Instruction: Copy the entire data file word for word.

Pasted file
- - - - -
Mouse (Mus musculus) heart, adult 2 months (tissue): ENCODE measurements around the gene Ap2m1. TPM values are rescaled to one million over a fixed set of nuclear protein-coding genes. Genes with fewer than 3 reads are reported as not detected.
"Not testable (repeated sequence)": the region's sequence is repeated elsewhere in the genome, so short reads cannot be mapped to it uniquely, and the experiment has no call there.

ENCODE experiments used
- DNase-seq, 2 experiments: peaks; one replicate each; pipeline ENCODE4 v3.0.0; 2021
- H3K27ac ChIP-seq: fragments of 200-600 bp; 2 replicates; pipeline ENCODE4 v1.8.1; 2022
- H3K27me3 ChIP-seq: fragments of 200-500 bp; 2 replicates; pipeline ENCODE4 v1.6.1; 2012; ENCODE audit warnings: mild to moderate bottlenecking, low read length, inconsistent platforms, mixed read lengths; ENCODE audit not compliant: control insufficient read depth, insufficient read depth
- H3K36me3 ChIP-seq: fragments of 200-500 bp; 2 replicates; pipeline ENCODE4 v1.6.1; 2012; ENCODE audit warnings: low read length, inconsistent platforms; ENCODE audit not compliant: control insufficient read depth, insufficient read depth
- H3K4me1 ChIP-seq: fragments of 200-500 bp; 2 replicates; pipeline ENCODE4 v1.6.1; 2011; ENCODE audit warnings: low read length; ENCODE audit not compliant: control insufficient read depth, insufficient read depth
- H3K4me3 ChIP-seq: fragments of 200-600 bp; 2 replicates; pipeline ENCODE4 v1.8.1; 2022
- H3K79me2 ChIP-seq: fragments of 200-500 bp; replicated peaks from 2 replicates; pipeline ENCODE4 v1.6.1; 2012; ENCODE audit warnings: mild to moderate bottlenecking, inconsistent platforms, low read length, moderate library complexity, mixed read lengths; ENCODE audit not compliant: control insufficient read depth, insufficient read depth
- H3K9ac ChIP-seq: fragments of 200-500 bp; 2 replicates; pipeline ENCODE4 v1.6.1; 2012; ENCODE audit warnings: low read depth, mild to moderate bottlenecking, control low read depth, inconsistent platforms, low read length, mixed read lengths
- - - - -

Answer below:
Mouse (Mus musculus) heart, adult 2 months (tissue): ENCODE measurements around the gene Ap2m1. TPM values are rescaled to one million over a fixed set of nuclear protein-coding genes. Genes with fewer than 3 reads are reported as not detected.
"Not testable (repeated sequence)": the region's sequence is repeated elsewhere in the genome, so short reads cannot be mapped to it uniquely, and the experiment has no call there.

ENCODE experiments used
- DNase-seq, 2 experiments: peaks; one replicate each; pipeline ENCODE4 v3.0.0; 2021
- H3K27ac ChIP-seq: fragments of 200-600 bp; 2 replicates; pipeline ENCODE4 v1.8.1; 2022
- H3K27me3 ChIP-seq: fragments of 200-500 bp; 2 replicates; pipeline ENCODE4 v1.6.1; 2012; ENCODE audit warnings: mild to moderate bottlenecking, low read length, inconsistent platforms, mixed read lengths; ENCODE audit not compliant: control insufficient read depth, insufficient read depth
- H3K36me3 ChIP-seq: fragments of 200-500 bp; 2 replicates; pipeline ENCODE4 v1.6.1; 2012; ENCODE audit warnings: low read length, inconsistent platforms; ENCODE audit not compliant: control insufficient read depth, insufficient read depth
- H3K4me1 ChIP-seq: fragments of 200-500 bp; 2 replicates; pipeline ENCODE4 v1.6.1; 2011; ENCODE audit warnings: low read length; ENCODE audit not compliant: control insufficient read depth, insufficient read depth
- H3K4me3 ChIP-seq: fragments of 200-600 bp; 2 replicates; pipeline ENCODE4 v1.8.1; 2022
- H3K79me2 ChIP-seq: fragments of 200-500 bp; replicated peaks from 2 replicates; pipeline ENCODE4 v1.6.1; 2012; ENCODE audit warnings: mild to moderate bottlenecking, inconsistent platforms, low read length, moderate library complexity, mixed read lengths; ENCODE audit not compliant: control insufficient read depth, insufficient read depth
- H3K9ac ChIP-seq: fragments of 200-500 bp; 2 replicates; pipeline ENCODE4 v1.6.1; 2012; ENCODE audit warnings: low read depth, mild to moderate bottlenecking, control low read depth, inconsistent platforms, low read length, mixed read lengths